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U.S. v. Volvo Construction Equipment, AB

 
:
AB Volvo - Volvo Construction Equipment, AB
:
DOJ Criminal
:
March 20, 2008
:
U.S. v. Volvo Construction Equipment, AB
:
U.S. v. Volvo Construction Equipment, AB, No. 08-069, (D.D.C. 2008)
:
As seen in other U.N. Oil-for-Food related prosecutions, the DOJ did not allege violation of FCPA bribery provisions, rather only conspiracy to commit wire fraud and to violate the FCPA's books and records provisions.
:
Automotive
:
Iraq
:
2000; 2001; 2002; 2003
:
Iraqi government, including Iraqi Ministry of Housing & Construction; Iraqi Ministry of Transport & Communication General Establishment of Civil Aviation; and Iraqi Ministry of Irrigation.
:
In April 1995, the U.N. adopted Security Council Resolution 986 which permitted Iraq to sell its oil and to use proceeds from those sales to purchase humanitarian supplies such as food for the Iraqi people ("U.N. Oil-for-Food Program" or "OFF"). In an extensive scheme, the Iraqi government received illicit payments in the form of surcharges from oil purchasers and kickbacks, often termed "after sales service fees," from humanitarian goods suppliers. The kickback payments were masked by inflating the contract price, usually by 10% of the contract value.

Volvo Construction Equipment (formerly Volvo Construction Equipment International, AB or "VCEI") is an international seller of heavy commercial construction equipment. Between December 2000 and January 2003, VCEI paid approximately $1.3 million in kickbacks to the Iraqi government. To do so, VCEI hired two companies, Company X and Company Y, to act as distributors and funnel kickbacks to the Iraqi government. VCEI, Company X, and Company Y included the cost of these kickbacks in various contract prices submitted to the U.N. for approval. As a result, the Iraqi government awarded VCEI and its distributors contracts worth approximately $13.8 million to supply construction vehicles to the Iraqi government. To conceal these kickbacks, VCEI labeled them as "commission" payments in its books and records. VCEI's books and records were incorporated into AB Volvo's books and records.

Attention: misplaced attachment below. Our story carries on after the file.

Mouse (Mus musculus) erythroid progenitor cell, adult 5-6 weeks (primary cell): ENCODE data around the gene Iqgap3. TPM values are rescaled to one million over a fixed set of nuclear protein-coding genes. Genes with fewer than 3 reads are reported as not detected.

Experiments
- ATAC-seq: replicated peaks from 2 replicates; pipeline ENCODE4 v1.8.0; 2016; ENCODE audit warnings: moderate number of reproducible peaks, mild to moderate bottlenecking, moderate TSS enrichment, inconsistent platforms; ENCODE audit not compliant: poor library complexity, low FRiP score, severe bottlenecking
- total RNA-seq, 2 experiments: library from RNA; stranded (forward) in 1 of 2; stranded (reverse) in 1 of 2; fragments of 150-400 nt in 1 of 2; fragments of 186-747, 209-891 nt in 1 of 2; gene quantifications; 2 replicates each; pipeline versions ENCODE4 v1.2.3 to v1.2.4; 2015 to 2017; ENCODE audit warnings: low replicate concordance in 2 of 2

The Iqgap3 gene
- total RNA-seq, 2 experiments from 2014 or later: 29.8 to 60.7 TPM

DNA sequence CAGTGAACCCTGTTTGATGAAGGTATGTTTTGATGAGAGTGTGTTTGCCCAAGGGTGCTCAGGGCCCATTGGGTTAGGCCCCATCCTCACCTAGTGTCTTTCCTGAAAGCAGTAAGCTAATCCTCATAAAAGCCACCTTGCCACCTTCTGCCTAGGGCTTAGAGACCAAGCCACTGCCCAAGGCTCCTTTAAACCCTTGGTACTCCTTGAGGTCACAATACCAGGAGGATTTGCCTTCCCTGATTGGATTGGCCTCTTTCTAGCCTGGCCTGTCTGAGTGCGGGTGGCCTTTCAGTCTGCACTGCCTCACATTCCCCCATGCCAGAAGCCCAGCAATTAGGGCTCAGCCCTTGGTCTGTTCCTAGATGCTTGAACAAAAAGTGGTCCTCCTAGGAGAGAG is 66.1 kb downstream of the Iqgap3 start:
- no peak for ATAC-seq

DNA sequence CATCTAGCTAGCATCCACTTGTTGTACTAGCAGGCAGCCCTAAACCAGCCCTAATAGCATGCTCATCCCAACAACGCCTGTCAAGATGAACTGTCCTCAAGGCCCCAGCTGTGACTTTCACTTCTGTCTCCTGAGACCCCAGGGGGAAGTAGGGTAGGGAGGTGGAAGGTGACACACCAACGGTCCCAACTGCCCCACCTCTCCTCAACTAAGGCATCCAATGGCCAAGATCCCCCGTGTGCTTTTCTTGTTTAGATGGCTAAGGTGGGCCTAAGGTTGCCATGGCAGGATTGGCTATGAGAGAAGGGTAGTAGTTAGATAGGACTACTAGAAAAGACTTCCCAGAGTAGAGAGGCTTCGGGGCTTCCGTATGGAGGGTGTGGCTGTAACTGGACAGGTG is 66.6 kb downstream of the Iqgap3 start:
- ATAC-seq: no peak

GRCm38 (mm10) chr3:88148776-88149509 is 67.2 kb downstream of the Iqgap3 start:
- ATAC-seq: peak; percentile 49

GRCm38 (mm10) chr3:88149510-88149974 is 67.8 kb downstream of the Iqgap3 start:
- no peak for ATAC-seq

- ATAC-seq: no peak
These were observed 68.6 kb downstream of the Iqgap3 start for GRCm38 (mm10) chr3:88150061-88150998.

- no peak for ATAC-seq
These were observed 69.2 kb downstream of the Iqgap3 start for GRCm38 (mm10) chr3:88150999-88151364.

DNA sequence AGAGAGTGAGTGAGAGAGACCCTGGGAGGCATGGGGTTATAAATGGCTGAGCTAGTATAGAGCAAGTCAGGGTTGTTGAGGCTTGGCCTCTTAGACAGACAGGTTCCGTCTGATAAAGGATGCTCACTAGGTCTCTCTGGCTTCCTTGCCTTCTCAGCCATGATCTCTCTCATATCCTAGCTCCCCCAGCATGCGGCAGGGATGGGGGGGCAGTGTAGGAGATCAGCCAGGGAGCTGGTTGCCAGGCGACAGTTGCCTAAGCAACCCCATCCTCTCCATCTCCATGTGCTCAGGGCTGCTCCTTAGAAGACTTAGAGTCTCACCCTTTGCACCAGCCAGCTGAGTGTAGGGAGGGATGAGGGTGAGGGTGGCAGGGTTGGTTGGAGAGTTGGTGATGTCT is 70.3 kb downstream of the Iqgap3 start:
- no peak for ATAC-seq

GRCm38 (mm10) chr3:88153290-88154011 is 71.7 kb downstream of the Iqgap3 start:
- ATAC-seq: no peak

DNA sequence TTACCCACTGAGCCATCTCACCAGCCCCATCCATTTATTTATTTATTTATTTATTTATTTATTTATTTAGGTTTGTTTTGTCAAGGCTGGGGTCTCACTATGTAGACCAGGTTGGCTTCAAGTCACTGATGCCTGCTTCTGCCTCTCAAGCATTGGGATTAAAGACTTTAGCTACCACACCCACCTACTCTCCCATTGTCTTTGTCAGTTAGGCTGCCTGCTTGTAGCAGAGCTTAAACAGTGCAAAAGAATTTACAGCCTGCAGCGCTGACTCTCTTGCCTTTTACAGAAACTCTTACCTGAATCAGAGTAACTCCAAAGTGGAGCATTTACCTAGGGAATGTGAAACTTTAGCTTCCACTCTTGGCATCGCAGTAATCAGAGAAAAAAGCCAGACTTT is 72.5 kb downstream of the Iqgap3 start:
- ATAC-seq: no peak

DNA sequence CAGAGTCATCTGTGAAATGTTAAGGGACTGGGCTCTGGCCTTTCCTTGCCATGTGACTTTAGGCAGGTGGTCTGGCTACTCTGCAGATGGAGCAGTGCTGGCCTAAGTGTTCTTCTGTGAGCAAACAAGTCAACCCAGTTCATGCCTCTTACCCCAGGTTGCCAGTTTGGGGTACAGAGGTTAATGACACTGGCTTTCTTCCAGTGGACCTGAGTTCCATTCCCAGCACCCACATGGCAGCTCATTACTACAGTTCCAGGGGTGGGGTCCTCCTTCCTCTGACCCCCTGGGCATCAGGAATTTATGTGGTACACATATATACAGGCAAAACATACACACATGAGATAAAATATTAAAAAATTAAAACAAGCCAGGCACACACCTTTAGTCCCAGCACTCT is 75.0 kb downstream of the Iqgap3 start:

As in the majority of Oil-for-Food cases, the government did not allege any improper payments to any individual foreign officials.

In March 2008, AB Volvo and the DOJ agreed to a deferred-prosecution agreement. Pursuant to the agreement, AB Volvo agreed to pay a fine totaling $7 million for FCPA books and records and wire fraud violations committed by VCEI and another subsidiary, Renault Trucks SAS.

In March 2009, three unnamed executives at Volvo Construction Equipment were criminally charged by Swedish prosecutors for their involvment in the bribery scandal. They could face jail sentences if convicted.

In June 2011, the court granted the DOJ's motion to dismiss since AB Volvo had complied with the terms outlined in the DPA.
:
Conspiracy - Books & Records
:
Conspiracy - Wire Fraud
:
Subject to Deferred-prosecution Agreement
:
Not stated.
:
0
:
Foreign
:
Contract Procurement/Retention
:
13,800,000
:
Wire/check
:
Sales Agent/Consultant
:
1,300,000
:
Iraq
:
Iraq
:
No
:
Sweden